On his way out the door, Richard Cordray, the director of the Consumer Financial Protection Bureau (CFPB), left a parting gift for President Trump. Announcing his immediate resignation on Black Friday—when Americans are traditionally more focused on recovering from their tryptophan hangovers or mauling one another over the last deeply discounted big-screen television—Cordray appointed Leandra English, his chief of staff, as the deputy director of the CFPB. It was a cunning move to checkmate the president's efforts to take control of the runaway federal agency.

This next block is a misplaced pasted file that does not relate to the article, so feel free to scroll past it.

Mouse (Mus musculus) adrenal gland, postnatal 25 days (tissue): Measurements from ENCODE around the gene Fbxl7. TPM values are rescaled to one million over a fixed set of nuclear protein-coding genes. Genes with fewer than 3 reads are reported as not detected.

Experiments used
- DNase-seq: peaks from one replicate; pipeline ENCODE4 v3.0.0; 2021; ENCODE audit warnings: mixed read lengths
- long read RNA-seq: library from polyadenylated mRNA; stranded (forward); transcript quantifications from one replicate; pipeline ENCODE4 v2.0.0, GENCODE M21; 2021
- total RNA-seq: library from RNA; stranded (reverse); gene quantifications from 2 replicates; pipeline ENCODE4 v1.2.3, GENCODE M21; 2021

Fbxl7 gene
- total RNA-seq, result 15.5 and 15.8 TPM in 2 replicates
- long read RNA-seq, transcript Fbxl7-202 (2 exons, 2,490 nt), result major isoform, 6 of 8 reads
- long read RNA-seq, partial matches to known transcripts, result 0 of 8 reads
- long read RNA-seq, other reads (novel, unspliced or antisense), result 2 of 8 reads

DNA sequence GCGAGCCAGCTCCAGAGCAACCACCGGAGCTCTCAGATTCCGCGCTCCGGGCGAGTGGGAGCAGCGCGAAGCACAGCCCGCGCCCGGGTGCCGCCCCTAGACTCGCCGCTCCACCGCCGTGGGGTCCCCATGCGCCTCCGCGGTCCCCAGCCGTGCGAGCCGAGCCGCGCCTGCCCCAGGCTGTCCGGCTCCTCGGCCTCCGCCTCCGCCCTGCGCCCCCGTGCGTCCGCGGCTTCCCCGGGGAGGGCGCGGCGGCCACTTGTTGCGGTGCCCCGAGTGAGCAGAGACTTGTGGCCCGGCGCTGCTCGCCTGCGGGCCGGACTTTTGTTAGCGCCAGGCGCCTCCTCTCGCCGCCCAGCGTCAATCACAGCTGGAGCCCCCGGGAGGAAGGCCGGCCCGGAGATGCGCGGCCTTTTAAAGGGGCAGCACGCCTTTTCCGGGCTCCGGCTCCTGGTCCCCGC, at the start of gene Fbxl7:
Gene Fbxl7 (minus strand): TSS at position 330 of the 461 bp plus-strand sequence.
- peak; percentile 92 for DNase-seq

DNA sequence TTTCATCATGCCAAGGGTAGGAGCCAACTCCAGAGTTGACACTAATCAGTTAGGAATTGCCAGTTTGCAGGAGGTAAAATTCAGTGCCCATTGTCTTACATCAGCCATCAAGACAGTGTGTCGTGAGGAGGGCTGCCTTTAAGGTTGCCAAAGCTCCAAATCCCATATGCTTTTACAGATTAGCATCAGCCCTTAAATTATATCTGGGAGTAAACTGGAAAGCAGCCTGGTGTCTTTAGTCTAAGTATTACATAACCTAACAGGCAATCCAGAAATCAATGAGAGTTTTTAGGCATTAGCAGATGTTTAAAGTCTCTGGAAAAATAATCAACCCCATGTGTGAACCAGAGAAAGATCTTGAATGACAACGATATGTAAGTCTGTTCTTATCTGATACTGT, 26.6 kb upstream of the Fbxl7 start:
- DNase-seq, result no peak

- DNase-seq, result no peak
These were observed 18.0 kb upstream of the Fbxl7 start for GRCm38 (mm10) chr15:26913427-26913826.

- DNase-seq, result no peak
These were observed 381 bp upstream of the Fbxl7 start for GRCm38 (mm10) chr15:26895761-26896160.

Trump has express constitutional authority to appoint Cordray's replacement and, in time, will do so. But like much that happens in Washington, installing a new director of the CFPB will take time. The appointment is subject to the advice and consent of the Senate, and Senate Democrats will throw as much sand in the gears of the confirmation process as a minority party can muster. The directorship could remain vacant for months, or longer. By slow-walking the confirmation process and, at the same time, blocking the president's appointment of an interim director, Democrats could for, the foreseeable future, extend Cordray's regulatory mischief and forestall efforts to roll back the CFPB's regulatory programs.